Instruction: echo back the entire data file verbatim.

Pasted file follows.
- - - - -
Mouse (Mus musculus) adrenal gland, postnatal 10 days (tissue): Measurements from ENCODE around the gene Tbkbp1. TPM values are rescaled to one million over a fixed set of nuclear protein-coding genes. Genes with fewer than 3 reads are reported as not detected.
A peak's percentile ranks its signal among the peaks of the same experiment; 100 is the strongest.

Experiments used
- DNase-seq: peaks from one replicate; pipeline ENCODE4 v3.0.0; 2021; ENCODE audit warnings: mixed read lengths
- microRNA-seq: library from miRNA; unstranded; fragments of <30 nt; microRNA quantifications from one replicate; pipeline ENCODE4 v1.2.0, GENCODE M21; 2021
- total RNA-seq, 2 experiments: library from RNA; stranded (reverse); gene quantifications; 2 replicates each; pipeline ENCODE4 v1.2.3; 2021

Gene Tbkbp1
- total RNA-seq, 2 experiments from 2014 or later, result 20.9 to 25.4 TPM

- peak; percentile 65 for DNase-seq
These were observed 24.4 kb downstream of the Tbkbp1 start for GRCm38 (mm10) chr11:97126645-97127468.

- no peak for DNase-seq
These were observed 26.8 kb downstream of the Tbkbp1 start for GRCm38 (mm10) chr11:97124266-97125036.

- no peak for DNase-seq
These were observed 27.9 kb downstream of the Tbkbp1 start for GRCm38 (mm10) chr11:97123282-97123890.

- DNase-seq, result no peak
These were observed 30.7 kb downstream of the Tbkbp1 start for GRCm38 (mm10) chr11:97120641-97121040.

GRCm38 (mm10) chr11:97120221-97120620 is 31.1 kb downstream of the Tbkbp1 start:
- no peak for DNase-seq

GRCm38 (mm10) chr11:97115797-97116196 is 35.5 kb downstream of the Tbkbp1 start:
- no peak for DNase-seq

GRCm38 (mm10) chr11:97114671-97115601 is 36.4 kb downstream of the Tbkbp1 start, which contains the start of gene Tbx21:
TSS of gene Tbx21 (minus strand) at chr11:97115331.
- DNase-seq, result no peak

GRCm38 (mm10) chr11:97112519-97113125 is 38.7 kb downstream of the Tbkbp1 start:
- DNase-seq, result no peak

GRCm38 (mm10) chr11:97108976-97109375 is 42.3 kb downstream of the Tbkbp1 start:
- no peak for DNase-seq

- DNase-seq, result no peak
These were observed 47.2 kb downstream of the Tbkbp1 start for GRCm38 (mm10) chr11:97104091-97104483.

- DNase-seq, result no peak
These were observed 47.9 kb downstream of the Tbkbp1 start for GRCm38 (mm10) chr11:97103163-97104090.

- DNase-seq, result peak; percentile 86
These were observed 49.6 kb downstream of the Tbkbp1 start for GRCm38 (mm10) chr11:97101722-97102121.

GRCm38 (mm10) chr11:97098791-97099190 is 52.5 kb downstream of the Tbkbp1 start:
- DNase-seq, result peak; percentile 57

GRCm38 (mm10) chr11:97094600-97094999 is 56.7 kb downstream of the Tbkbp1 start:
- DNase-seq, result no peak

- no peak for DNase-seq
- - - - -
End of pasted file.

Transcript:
Mouse (Mus musculus) adrenal gland, postnatal 10 days (tissue): Measurements from ENCODE around the gene Tbkbp1. TPM values are rescaled to one million over a fixed set of nuclear protein-coding genes. Genes with fewer than 3 reads are reported as not detected.
A peak's percentile ranks its signal among the peaks of the same experiment; 100 is the strongest.

Experiments used
- DNase-seq: peaks from one replicate; pipeline ENCODE4 v3.0.0; 2021; ENCODE audit warnings: mixed read lengths
- microRNA-seq: library from miRNA; unstranded; fragments of <30 nt; microRNA quantifications from one replicate; pipeline ENCODE4 v1.2.0, GENCODE M21; 2021
- total RNA-seq, 2 experiments: library from RNA; stranded (reverse); gene quantifications; 2 replicates each; pipeline ENCODE4 v1.2.3; 2021

Gene Tbkbp1
- total RNA-seq, 2 experiments from 2014 or later, result 20.9 to 25.4 TPM

- peak; percentile 65 for DNase-seq
These were observed 24.4 kb downstream of the Tbkbp1 start for GRCm38 (mm10) chr11:97126645-97127468.

- no peak for DNase-seq
These were observed 26.8 kb downstream of the Tbkbp1 start for GRCm38 (mm10) chr11:97124266-97125036.

- no peak for DNase-seq
These were observed 27.9 kb downstream of the Tbkbp1 start for GRCm38 (mm10) chr11:97123282-97123890.

- DNase-seq, result no peak
These were observed 30.7 kb downstream of the Tbkbp1 start for GRCm38 (mm10) chr11:97120641-97121040.

GRCm38 (mm10) chr11:97120221-97120620 is 31.1 kb downstream of the Tbkbp1 start:
- no peak for DNase-seq

GRCm38 (mm10) chr11:97115797-97116196 is 35.5 kb downstream of the Tbkbp1 start:
- no peak for DNase-seq

GRCm38 (mm10) chr11:97114671-97115601 is 36.4 kb downstream of the Tbkbp1 start, which contains the start of gene Tbx21:
TSS of gene Tbx21 (minus strand) at chr11:97115331.
- DNase-seq, result no peak

GRCm38 (mm10) chr11:97112519-97113125 is 38.7 kb downstream of the Tbkbp1 start:
- DNase-seq, result no peak

GRCm38 (mm10) chr11:97108976-97109375 is 42.3 kb downstream of the Tbkbp1 start:
- no peak for DNase-seq

- DNase-seq, result no peak
These were observed 47.2 kb downstream of the Tbkbp1 start for GRCm38 (mm10) chr11:97104091-97104483.

- DNase-seq, result no peak
These were observed 47.9 kb downstream of the Tbkbp1 start for GRCm38 (mm10) chr11:97103163-97104090.

- DNase-seq, result peak; percentile 86
These were observed 49.6 kb downstream of the Tbkbp1 start for GRCm38 (mm10) chr11:97101722-97102121.

GRCm38 (mm10) chr11:97098791-97099190 is 52.5 kb downstream of the Tbkbp1 start:
- DNase-seq, result peak; percentile 57

GRCm38 (mm10) chr11:97094600-97094999 is 56.7 kb downstream of the Tbkbp1 start:
- DNase-seq, result no peak

- no peak for DNase-seq